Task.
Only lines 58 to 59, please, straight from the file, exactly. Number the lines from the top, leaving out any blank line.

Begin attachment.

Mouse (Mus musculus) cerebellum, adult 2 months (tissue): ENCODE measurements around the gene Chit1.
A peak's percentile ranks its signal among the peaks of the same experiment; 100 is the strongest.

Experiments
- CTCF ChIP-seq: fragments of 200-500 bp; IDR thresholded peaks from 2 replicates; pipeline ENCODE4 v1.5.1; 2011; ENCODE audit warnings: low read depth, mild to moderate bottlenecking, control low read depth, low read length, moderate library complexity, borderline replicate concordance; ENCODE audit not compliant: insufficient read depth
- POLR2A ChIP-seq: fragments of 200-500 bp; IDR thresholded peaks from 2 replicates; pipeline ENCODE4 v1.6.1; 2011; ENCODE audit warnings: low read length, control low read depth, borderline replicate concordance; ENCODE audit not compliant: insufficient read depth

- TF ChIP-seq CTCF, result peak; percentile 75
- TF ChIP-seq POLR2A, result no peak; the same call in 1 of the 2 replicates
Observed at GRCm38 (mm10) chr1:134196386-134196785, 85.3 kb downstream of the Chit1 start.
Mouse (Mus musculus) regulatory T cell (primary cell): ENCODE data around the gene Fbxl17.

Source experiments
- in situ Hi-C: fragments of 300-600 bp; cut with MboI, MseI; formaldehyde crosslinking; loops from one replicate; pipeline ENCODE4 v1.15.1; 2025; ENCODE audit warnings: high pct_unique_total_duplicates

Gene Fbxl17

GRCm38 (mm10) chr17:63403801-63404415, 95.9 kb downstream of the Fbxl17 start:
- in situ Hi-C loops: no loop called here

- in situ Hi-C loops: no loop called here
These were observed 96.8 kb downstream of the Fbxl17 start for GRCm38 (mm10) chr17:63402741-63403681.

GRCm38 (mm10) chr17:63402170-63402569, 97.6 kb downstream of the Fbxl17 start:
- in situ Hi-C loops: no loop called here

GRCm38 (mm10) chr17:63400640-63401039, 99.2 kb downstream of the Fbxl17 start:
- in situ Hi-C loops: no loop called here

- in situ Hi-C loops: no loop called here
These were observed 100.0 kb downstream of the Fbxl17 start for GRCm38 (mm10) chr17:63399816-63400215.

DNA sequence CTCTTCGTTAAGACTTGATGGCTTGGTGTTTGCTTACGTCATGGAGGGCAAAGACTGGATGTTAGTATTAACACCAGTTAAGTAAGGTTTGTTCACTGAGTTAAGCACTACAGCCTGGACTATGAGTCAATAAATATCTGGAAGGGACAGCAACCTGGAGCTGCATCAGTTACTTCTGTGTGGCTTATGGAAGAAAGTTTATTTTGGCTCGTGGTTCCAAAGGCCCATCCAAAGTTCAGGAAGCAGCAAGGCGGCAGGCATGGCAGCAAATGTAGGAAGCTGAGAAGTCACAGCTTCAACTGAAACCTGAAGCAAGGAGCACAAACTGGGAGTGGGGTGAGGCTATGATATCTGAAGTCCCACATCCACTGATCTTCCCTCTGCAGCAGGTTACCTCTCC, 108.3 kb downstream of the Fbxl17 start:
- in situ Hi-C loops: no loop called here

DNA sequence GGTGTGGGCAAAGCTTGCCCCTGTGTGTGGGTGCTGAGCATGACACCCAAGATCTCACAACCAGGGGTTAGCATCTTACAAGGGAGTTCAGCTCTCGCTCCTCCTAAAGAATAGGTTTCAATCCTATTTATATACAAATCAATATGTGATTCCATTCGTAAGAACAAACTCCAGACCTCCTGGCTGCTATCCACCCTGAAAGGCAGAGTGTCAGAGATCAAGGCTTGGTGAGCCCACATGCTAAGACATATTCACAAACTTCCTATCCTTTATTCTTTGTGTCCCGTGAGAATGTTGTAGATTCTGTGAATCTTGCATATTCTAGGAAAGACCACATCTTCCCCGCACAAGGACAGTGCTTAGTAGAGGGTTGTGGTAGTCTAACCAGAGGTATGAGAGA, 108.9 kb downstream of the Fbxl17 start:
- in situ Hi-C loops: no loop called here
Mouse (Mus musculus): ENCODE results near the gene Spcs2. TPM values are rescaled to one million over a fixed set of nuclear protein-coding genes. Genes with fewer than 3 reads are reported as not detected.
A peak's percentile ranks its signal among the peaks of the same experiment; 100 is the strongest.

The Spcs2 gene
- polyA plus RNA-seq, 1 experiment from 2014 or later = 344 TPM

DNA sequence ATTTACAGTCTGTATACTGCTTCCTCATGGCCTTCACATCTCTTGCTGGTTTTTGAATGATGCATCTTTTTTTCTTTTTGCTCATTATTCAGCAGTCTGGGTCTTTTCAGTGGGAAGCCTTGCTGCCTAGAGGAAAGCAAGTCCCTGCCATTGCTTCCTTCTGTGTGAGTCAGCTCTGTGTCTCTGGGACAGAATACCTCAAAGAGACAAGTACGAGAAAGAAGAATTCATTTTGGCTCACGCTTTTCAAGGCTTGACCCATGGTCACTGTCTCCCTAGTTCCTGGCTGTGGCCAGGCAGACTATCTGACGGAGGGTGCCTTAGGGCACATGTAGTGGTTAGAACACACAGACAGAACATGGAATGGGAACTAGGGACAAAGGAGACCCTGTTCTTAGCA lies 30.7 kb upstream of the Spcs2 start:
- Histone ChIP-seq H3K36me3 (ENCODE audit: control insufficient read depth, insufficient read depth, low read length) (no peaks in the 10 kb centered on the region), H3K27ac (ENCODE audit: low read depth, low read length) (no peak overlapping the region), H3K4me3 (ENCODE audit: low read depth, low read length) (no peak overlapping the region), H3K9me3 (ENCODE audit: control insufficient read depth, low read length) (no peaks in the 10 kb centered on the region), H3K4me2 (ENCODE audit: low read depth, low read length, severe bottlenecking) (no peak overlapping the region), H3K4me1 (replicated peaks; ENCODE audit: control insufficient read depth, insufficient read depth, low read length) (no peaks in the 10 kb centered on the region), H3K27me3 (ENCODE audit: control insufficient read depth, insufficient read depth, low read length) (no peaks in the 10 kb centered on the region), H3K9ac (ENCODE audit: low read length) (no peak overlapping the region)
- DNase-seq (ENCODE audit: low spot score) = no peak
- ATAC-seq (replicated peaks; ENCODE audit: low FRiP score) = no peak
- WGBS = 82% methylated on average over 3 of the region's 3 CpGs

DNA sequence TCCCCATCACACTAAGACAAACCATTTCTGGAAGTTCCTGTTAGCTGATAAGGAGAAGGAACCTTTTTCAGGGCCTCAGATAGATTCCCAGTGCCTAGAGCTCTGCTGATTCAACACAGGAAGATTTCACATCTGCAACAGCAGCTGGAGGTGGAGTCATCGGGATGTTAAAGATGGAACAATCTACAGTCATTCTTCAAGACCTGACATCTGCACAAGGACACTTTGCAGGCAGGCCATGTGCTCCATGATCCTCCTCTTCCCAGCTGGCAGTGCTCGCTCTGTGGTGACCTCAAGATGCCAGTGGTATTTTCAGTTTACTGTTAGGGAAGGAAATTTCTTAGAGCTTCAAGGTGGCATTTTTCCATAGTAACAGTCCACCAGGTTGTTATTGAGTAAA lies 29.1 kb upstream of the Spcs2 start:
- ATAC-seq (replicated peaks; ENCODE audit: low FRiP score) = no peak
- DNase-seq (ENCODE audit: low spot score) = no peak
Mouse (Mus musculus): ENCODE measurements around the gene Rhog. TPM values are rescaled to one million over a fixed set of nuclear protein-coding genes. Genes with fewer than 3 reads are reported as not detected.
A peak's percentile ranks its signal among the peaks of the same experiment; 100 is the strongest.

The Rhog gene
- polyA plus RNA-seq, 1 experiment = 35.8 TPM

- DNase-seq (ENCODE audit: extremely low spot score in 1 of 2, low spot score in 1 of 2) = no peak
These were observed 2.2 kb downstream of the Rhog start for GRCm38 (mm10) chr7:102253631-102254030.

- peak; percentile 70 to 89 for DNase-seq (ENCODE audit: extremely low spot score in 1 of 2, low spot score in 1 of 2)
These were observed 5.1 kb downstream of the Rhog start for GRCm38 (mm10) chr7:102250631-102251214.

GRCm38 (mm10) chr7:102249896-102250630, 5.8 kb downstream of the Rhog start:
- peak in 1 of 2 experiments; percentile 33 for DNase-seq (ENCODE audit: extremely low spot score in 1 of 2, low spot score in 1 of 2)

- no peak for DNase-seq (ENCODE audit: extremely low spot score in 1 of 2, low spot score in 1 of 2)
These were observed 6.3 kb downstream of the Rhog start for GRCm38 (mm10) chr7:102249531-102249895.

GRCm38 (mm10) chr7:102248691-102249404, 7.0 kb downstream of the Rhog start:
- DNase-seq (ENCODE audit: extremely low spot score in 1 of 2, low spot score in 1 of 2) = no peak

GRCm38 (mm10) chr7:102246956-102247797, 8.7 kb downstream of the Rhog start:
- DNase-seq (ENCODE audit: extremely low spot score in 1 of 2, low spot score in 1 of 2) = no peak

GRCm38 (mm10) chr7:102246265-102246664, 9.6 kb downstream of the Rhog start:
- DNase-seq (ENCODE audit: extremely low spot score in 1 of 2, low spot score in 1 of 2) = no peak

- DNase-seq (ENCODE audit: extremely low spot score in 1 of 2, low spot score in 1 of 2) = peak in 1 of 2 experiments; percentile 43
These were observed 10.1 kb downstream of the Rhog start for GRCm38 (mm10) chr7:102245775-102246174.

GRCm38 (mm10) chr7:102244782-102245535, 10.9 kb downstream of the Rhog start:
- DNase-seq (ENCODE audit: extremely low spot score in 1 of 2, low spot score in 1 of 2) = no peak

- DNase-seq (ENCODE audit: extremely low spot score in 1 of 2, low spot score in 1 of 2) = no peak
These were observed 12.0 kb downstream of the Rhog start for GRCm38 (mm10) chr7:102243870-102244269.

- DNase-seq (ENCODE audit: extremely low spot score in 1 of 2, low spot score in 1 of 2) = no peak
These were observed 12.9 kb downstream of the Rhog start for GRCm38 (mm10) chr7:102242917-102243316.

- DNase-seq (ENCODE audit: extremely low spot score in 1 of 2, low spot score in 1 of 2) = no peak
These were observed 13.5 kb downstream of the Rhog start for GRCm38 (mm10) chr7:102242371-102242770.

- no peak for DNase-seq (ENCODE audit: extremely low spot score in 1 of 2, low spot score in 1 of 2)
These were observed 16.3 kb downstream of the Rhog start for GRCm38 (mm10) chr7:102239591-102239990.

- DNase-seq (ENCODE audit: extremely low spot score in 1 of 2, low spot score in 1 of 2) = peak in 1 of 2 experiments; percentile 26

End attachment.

These were observed 10.1 kb downstream of the Rhog start for GRCm38 (mm10) chr7:102245775-102246174.

GRCm38 (mm10) chr7:102244782-102245535, 10.9 kb downstream of the Rhog start: